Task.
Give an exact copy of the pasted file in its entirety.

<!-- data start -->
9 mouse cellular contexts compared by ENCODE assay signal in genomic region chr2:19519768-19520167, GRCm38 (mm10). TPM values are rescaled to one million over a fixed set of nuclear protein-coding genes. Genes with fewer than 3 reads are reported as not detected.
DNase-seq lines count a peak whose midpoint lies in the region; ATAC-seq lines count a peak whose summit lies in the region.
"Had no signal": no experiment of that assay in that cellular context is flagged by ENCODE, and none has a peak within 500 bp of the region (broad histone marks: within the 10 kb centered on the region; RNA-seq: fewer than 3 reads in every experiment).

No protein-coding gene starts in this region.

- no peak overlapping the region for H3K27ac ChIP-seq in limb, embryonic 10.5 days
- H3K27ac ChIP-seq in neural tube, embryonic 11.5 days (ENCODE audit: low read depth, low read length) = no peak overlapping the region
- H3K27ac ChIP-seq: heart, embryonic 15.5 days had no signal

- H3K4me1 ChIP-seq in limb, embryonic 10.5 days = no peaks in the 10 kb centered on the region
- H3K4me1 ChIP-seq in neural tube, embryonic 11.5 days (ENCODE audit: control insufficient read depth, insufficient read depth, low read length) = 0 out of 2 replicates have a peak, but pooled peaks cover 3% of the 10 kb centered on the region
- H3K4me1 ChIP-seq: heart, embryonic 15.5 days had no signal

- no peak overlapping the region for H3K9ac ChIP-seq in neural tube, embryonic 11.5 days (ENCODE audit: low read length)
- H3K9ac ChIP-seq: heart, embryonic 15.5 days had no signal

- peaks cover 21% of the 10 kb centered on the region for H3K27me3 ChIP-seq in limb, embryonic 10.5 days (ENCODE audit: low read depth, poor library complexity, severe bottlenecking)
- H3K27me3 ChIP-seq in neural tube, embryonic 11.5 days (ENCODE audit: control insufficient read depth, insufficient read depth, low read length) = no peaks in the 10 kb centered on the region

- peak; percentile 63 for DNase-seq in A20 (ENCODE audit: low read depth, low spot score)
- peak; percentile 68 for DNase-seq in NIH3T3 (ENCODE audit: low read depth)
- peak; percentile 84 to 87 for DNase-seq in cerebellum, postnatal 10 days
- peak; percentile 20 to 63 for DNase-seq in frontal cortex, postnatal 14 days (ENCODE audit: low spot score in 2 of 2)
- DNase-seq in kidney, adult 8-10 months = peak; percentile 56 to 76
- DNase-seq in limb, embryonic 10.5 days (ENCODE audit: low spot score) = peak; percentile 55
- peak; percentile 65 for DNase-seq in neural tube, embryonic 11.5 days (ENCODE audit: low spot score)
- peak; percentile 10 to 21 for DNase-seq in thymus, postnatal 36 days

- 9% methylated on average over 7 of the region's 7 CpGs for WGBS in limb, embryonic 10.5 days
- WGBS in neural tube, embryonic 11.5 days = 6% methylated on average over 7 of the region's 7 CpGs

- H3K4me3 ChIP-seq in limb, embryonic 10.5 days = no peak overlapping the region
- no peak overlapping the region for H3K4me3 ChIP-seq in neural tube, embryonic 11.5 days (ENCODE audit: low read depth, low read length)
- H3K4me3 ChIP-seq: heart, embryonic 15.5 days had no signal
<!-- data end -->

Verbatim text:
9 mouse cellular contexts compared by ENCODE assay signal in genomic region chr2:19519768-19520167, GRCm38 (mm10). TPM values are rescaled to one million over a fixed set of nuclear protein-coding genes. Genes with fewer than 3 reads are reported as not detected.
DNase-seq lines count a peak whose midpoint lies in the region; ATAC-seq lines count a peak whose summit lies in the region.
"Had no signal": no experiment of that assay in that cellular context is flagged by ENCODE, and none has a peak within 500 bp of the region (broad histone marks: within the 10 kb centered on the region; RNA-seq: fewer than 3 reads in every experiment).

No protein-coding gene starts in this region.

- no peak overlapping the region for H3K27ac ChIP-seq in limb, embryonic 10.5 days
- H3K27ac ChIP-seq in neural tube, embryonic 11.5 days (ENCODE audit: low read depth, low read length) = no peak overlapping the region
- H3K27ac ChIP-seq: heart, embryonic 15.5 days had no signal

- H3K4me1 ChIP-seq in limb, embryonic 10.5 days = no peaks in the 10 kb centered on the region
- H3K4me1 ChIP-seq in neural tube, embryonic 11.5 days (ENCODE audit: control insufficient read depth, insufficient read depth, low read length) = 0 out of 2 replicates have a peak, but pooled peaks cover 3% of the 10 kb centered on the region
- H3K4me1 ChIP-seq: heart, embryonic 15.5 days had no signal

- no peak overlapping the region for H3K9ac ChIP-seq in neural tube, embryonic 11.5 days (ENCODE audit: low read length)
- H3K9ac ChIP-seq: heart, embryonic 15.5 days had no signal

- peaks cover 21% of the 10 kb centered on the region for H3K27me3 ChIP-seq in limb, embryonic 10.5 days (ENCODE audit: low read depth, poor library complexity, severe bottlenecking)
- H3K27me3 ChIP-seq in neural tube, embryonic 11.5 days (ENCODE audit: control insufficient read depth, insufficient read depth, low read length) = no peaks in the 10 kb centered on the region

- peak; percentile 63 for DNase-seq in A20 (ENCODE audit: low read depth, low spot score)
- peak; percentile 68 for DNase-seq in NIH3T3 (ENCODE audit: low read depth)
- peak; percentile 84 to 87 for DNase-seq in cerebellum, postnatal 10 days
- peak; percentile 20 to 63 for DNase-seq in frontal cortex, postnatal 14 days (ENCODE audit: low spot score in 2 of 2)
- DNase-seq in kidney, adult 8-10 months = peak; percentile 56 to 76
- DNase-seq in limb, embryonic 10.5 days (ENCODE audit: low spot score) = peak; percentile 55
- peak; percentile 65 for DNase-seq in neural tube, embryonic 11.5 days (ENCODE audit: low spot score)
- peak; percentile 10 to 21 for DNase-seq in thymus, postnatal 36 days

- 9% methylated on average over 7 of the region's 7 CpGs for WGBS in limb, embryonic 10.5 days
- WGBS in neural tube, embryonic 11.5 days = 6% methylated on average over 7 of the region's 7 CpGs

- H3K4me3 ChIP-seq in limb, embryonic 10.5 days = no peak overlapping the region
- no peak overlapping the region for H3K4me3 ChIP-seq in neural tube, embryonic 11.5 days (ENCODE audit: low read depth, low read length)
- H3K4me3 ChIP-seq: heart, embryonic 15.5 days had no signal